No matter how many ways the cancer card is turned, regardless of how I look at its face, being dealt it at this stage in my life is a devastating reality.
I can eat my way back to strength, take salt baths, take light, regular exercise and rest a lot, which is essentially in the hope of assisting all the aggressive treatments of cancer. But it doesn’t change the reality of having had cancer, something which is inevitably leaving its stamp on my whole being.
The questions lingering on my mind are,
“What did I do wrong?”
“What if I had eaten more healthily?”
“What if I had breast-fed each child for longer?”
“What if I had chosen a less stressful life path (worked part-time instead of full-time or even continued on with my extended maternity leave)?”
“What if I had been more of a purist in terms of food (organic versus conventional agriculture), cosmetics (always reading the label to ensure they had zero parabens and whatever else is deemed harmful nowadays), packaging (the use of plastic versus paper)?”
Would I have avoided getting cancer?
There’s the genetic predisposition explanation, which remains unexplored for now but as that journey, separate in itself, unfolds, I intend to write about it in the future.
The feelings associated with having got cancer at my age are surprising me. There’s guilt precisely at not having opted for the purer route. There’s inferiority when looking at other women my age who haven’t been struck. “She won’t get breast cancer because she’s too health conscious or because she exercises so much.” And this brings a feeling of impurity. My body has become diseased, the exact reason for which I am unsure about, and there is a certain sense of failure, above all a bodily failure.
Doctor Arantxa Moreno, the first professional to consult me on breast cancer, said,
“Have confidence in your own body.”
Now I comprehend why she said that. Somehow I think she is aware of how sick people can lose spirit, lose hope, lose confidence and lose vitality, all the qualities absolutely necessary to invest in the long road to recovery from cancer.
Because always at the end of that route exists the possibilities of getting fully better, partially recovering but suffering debilitating consequences, experiencing reoccurrence or not recovering at all.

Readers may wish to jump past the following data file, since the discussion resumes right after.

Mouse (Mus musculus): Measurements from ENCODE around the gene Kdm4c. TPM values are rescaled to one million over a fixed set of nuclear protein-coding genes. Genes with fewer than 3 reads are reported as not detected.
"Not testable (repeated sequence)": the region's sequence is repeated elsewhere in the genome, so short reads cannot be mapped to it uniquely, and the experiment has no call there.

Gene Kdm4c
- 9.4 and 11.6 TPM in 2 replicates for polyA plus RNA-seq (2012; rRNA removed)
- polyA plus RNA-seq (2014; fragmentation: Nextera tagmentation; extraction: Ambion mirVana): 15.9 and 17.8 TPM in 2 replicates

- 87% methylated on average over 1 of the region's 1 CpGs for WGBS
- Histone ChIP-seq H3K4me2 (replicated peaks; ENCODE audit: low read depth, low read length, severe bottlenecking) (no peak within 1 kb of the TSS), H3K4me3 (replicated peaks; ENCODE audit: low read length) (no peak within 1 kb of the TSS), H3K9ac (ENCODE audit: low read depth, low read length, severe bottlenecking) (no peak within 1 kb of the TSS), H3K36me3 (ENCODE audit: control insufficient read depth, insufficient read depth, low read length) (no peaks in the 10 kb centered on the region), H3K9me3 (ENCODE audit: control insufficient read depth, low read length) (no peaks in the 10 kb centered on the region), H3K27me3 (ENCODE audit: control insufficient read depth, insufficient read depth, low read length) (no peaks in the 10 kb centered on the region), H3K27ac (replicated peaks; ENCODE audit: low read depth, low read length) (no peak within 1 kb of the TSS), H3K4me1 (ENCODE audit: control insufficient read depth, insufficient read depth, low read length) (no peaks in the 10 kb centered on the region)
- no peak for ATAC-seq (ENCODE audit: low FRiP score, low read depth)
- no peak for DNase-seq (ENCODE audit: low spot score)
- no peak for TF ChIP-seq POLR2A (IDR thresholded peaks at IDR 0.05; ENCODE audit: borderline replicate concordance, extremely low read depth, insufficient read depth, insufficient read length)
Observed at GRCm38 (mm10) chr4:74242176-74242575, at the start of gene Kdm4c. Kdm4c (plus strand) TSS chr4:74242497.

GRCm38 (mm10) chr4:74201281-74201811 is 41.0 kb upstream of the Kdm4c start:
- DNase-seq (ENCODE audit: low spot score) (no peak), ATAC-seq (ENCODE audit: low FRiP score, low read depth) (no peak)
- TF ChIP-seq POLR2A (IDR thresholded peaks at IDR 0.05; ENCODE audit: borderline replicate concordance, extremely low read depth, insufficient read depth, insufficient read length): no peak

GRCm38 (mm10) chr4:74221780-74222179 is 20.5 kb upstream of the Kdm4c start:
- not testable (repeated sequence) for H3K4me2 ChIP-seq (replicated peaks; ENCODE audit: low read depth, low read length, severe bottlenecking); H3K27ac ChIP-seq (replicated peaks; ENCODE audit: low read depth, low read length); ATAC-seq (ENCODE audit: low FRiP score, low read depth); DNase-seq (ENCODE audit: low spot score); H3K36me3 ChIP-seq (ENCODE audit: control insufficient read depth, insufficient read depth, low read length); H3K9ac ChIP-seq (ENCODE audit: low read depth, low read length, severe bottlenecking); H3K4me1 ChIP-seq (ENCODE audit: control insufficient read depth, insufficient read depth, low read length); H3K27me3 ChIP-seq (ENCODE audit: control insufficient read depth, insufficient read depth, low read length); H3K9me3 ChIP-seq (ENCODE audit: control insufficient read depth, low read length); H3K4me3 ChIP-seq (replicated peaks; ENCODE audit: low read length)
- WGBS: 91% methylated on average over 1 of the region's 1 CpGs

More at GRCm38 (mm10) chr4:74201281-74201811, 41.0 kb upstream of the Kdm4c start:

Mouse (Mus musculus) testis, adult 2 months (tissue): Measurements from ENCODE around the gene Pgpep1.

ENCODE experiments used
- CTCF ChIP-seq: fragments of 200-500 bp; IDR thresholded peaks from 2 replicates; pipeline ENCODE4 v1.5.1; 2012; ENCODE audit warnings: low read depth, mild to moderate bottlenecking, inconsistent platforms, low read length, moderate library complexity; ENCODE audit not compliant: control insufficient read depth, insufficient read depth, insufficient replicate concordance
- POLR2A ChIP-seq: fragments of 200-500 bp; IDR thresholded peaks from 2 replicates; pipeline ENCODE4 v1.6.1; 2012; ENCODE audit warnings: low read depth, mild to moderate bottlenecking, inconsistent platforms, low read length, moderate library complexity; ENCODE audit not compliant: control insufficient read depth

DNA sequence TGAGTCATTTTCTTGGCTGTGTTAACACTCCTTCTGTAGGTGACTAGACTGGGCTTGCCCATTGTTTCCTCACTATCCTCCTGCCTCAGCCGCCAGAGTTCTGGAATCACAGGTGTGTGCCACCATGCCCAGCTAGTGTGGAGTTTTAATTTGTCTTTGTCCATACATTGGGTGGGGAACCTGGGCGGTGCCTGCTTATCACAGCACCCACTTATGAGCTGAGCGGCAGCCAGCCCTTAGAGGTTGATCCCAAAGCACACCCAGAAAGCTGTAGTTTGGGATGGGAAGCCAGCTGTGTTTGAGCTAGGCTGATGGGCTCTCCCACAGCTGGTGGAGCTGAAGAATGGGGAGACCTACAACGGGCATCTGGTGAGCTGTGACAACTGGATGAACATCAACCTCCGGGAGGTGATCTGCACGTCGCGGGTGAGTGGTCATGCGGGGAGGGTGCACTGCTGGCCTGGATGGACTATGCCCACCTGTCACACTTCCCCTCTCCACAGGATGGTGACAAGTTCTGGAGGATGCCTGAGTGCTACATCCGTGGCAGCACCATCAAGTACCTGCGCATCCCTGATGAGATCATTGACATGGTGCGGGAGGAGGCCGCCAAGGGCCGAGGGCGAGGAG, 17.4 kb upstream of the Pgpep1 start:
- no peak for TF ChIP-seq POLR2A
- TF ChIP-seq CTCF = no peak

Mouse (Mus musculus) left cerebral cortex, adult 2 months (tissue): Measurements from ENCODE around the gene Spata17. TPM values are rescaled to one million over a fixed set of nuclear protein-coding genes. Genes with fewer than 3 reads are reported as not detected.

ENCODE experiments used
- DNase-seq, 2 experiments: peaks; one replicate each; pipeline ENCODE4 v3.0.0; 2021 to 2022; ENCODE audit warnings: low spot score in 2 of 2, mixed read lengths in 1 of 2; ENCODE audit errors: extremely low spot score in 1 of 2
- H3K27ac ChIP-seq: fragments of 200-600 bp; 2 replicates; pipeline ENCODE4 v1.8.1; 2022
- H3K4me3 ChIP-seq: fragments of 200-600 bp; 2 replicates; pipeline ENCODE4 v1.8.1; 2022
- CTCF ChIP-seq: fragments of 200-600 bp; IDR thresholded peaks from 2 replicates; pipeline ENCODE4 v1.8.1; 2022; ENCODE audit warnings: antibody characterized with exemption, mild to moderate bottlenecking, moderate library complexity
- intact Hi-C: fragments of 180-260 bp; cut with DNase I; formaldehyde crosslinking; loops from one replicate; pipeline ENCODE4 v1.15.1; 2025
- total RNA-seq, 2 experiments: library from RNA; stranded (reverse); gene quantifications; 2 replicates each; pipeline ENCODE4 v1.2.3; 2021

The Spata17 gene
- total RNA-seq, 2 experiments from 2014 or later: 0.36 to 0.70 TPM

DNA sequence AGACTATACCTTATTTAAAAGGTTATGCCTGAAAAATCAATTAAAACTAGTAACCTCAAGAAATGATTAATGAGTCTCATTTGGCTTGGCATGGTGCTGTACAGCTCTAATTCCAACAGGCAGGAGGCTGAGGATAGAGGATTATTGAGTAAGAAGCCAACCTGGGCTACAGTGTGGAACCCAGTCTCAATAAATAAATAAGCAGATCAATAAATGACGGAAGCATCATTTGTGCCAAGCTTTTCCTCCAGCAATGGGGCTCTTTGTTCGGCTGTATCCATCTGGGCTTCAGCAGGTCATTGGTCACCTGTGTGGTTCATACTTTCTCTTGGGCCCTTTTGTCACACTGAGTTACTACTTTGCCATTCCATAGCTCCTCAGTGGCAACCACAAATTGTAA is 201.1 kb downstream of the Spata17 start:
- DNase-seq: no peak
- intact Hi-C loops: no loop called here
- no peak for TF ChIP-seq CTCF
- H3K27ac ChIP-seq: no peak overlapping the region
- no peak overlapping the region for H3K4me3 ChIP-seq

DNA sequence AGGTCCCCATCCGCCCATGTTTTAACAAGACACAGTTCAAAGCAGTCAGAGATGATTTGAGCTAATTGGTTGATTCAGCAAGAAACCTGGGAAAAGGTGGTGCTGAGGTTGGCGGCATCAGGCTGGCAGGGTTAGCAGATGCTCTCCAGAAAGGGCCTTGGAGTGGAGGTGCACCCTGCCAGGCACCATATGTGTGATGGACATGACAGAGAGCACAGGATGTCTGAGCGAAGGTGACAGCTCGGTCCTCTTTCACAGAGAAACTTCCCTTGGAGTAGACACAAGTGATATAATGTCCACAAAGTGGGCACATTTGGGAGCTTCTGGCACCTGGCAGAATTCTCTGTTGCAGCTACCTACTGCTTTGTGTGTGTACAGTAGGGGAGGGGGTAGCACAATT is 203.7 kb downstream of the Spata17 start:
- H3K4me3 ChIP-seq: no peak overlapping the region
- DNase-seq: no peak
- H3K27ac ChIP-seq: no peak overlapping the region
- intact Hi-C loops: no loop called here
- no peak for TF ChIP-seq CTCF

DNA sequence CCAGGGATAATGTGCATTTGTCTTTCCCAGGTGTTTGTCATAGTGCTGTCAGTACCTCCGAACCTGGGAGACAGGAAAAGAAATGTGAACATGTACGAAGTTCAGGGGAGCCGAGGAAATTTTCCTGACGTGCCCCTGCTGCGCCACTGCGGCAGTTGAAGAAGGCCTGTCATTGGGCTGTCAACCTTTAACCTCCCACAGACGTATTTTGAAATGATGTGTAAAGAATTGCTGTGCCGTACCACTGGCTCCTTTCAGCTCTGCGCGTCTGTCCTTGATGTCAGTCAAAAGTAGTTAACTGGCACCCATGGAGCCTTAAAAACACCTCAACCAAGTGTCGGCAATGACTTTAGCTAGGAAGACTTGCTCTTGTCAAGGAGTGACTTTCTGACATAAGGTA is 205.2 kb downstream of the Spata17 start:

I am hopeful of a full recovery. I have confidence in my body as I feed it with fortifying foods and drinks everyday. I am gentle with it too, recognizing when I need to just sit or lie down and do nothing or have a long restful sleep. I also believe modern medicine is so advanced that breast cancer, when found early enough, as mine was, can be cured.
I am fortunate enough so far not to suffer any uncomfortable consequences of the mastectomy such as lymphedema in my arm or muscular imbalance in my neck and back often caused by a unilateral breast removal.
However there still remains a small chance that this breast cancer will come back, either in the same place, in the other breast or will metastasize to a distant location like the bones or the stomach or liver (most likely metastatic sites of breast cancer). If the doctor isn’t willing to give you a guesstimate of your cancer-free survival rate, there are an abundance of tools on the Internet (http://www.predict.nhs.uk/predict.html).
It sounds morbid but I’m definitely a person who likes to know the facts. That way I can confront the reality and deal with it in my own way.
But actually I don’t really need a life expectancy predictor from the Internet with its cold statistics. The harsh reality of cancer is revealed to me at every hospital visit. For the most part, there are relatively healthy people like me, I would say, arriving with their mothers or daughters, husbands or wives, doing what must be done to get on with life. Hopefully these represent the 70 to 90% of “cancer-free survivors” in the next 5, 10, 15 or 20 years.
It’s also impossible to avoid seeing the very sick people. The other 10% who possibly will not survive the disease. The emaciated woman, wheeled in regularly in a wheelchair by her elderly parents, who one day I was appalled to see being wheeled in by her husband with her four-year old son, perhaps, holding her hand. And the forty-four year old woman, who I met at the beginning of my journey, who has been battling breast cancer, since she got married, eleven years ago. Her prognosis then was good but it still came back after two years. She now has metastatic cancer in her bones and liver and her last hope is to take part in drug trials.
There, but for the grace of God, go I.
So although I’ve not finished this journey to recovery, I’ve already got a glimpse at the possibility of cancer reoccurrence and where that can lead to. I believe there are therapies to help deal with the fear and anxiety caused by this possibility. I must admit, I was in a panic about it for quite a while.
But I’ve relaxed about it all, thankfully. I’ve had the opportunity to properly confront and contemplate my own mortality, which ironically has dissipated the fear associated with that. I now more fully comprehend and believe my life is in the hands of another entity, God, my Creator and
“Thy will be done on earth as it is in heaven”.
The mysteriousness of suffering on earth is beyond my comprehension but having faith in the path God has paved for me and accepting that cancer is a part of it has made me more aware of the simple joys of life. My quest now is to slow way down and learn to appreciate and enjoy them more, but not by my own force and energy as I have always endeavoured to do in the past. I am learning (and faltering at every post so far) to let my Creator flow through me and direct the show that is my life.
And perhaps, I ponder, that is just a small part of the plan.